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Most 19th-century Americans found Christmas trees an oddity. The first record of one being on display was in the 1830s by the German settlers of Pennsylvania, although trees had been a tradition in many German homes much earlier. The Pennsylvania German settlements had community trees as early as 1747. But, as late as the 1840s Christmas trees were seen as pagan symbols and not accepted by most Americans.

It is not surprising that, like many other festive Christmas customs, the tree was adopted so late in America. To the New England Puritans, Christmas was sacred. The Pilgrims’ second governor, William Bradford, wrote that he tried hard to stamp out “pagan mockery” of the observance, penalizing any frivolity.

The influential Oliver Cromwell preached against “the heathen traditions” of Christmas carols, decorated trees, and any joyful expression that desecrated “that sacred event.” In 1659, the General Court of Massachusetts enacted a law making any observance of December 25 (other than a church service) a penal offense; people were fined for hanging decorations. That stern solemnity continued until the 19th century, when the influx of German and Irish immigrants undermined the Puritan legacy. (click photo to enlarge)
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In 1846, the popular royals, Queen Victoria and her German Prince, Albert, were sketched in the Illustrated London News standing with their children around a Christmas tree. Unlike the previous royal family, Victoria was very popular with her subjects, and what was done at court immediately became fashionable—not only in Britain, but with fashion-conscious East Coast American Society. The Christmas tree had arrived.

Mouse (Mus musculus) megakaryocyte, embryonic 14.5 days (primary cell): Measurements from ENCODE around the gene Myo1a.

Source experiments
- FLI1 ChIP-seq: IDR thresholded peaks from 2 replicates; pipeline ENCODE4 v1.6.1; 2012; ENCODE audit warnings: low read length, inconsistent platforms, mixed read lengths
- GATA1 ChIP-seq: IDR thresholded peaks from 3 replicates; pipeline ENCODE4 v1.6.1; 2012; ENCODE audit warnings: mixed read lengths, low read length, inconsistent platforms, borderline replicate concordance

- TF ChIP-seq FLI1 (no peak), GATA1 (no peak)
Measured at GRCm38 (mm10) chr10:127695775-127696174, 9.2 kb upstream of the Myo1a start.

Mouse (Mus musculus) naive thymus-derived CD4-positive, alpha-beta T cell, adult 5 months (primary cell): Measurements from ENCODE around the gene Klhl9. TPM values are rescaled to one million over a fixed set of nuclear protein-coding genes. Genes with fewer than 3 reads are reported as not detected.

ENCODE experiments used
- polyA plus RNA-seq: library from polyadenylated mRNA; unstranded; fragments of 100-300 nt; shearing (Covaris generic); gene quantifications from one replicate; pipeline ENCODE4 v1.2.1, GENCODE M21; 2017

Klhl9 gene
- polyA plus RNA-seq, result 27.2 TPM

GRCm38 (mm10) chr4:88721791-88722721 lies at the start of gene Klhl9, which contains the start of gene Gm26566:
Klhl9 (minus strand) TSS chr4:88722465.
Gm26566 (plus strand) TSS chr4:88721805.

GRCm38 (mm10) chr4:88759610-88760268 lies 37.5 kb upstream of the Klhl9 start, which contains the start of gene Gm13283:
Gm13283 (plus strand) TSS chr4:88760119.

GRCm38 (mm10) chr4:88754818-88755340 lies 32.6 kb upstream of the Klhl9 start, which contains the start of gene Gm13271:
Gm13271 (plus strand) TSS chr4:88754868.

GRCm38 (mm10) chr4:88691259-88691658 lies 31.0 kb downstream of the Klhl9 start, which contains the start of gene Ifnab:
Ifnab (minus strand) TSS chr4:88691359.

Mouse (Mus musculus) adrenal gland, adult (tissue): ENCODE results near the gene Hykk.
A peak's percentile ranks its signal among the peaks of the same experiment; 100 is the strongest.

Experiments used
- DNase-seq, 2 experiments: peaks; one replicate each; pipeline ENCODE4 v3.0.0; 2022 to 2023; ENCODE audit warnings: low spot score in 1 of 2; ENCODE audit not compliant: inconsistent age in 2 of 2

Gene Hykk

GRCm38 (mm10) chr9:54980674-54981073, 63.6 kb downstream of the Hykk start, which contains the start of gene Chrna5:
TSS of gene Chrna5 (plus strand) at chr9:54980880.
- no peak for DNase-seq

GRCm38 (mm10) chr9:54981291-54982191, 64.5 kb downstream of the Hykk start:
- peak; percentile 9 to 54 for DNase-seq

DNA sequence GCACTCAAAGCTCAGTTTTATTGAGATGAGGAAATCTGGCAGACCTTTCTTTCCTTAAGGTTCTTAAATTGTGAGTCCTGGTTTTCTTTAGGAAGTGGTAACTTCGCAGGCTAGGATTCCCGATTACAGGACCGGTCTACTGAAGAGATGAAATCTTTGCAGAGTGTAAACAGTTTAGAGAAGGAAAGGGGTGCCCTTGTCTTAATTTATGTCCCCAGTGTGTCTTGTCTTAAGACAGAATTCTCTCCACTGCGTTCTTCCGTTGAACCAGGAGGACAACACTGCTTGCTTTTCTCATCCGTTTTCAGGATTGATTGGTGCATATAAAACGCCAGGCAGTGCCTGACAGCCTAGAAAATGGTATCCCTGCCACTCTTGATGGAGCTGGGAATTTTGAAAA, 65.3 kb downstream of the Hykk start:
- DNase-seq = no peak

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By the 1890s Christmas ornaments were arriving from Germany and Christmas tree popularity was on the rise around the U.S. It was noted that Europeans used small trees about four feet in height, while Americans liked their Christmas trees to reach from floor to ceiling.
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The early 20th century saw Americans decorating their trees mainly with homemade ornaments, while the German-American sect continued to use apples, nuts, and marzipan cookies. Popcorn joined in after being dyed bright colors and interlaced with berries and nuts.
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Electricity brought about Christmas lights, making it possible for Christmas trees to glow for days on end. With this, Christmas trees began to appear in town squares across the country and having a Christmas tree in the home became an American tradition.
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My excitement filled the room with glee as I learned more and more about a tradition that has lasted for centuries and how this year next to 100 million Christmas Trees will go on display worldwide! From apples to an awesome display of ornaments and lights – Germany’s once pagan tree has become the centerpiece for millions of Christian families around the world. Thanks in part to a popular British Queen and the public’s desire to copy her.

Stay tuned to Day 23’s Blog about Christmas Trees around the World from Canada to Japan and Christmas Tree Trivia!

Valerie